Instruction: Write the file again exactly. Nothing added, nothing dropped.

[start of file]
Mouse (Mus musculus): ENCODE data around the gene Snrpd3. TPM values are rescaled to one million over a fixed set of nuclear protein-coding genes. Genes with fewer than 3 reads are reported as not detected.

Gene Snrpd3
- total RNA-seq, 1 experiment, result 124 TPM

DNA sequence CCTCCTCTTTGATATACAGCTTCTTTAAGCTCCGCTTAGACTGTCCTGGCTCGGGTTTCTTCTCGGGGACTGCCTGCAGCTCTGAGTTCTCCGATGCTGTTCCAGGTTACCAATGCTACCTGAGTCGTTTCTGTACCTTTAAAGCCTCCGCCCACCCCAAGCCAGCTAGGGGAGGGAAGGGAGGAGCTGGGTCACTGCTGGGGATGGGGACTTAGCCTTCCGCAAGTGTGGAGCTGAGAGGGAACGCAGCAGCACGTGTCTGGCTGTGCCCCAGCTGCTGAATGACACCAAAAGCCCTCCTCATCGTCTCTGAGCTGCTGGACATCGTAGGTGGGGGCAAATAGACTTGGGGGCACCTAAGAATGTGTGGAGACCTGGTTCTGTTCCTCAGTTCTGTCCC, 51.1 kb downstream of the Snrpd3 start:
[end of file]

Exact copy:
Mouse (Mus musculus): ENCODE data around the gene Snrpd3. TPM values are rescaled to one million over a fixed set of nuclear protein-coding genes. Genes with fewer than 3 reads are reported as not detected.

Gene Snrpd3
- total RNA-seq, 1 experiment, result 124 TPM

DNA sequence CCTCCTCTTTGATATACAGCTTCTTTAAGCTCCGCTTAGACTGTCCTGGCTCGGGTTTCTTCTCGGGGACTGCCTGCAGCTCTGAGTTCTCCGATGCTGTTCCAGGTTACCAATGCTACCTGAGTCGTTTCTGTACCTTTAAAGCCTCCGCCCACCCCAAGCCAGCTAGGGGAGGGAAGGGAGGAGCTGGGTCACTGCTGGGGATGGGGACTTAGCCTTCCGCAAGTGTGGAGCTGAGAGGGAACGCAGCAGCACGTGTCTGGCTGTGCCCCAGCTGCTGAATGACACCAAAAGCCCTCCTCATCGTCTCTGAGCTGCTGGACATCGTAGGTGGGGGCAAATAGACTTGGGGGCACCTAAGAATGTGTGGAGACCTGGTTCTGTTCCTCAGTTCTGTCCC, 51.1 kb downstream of the Snrpd3 start: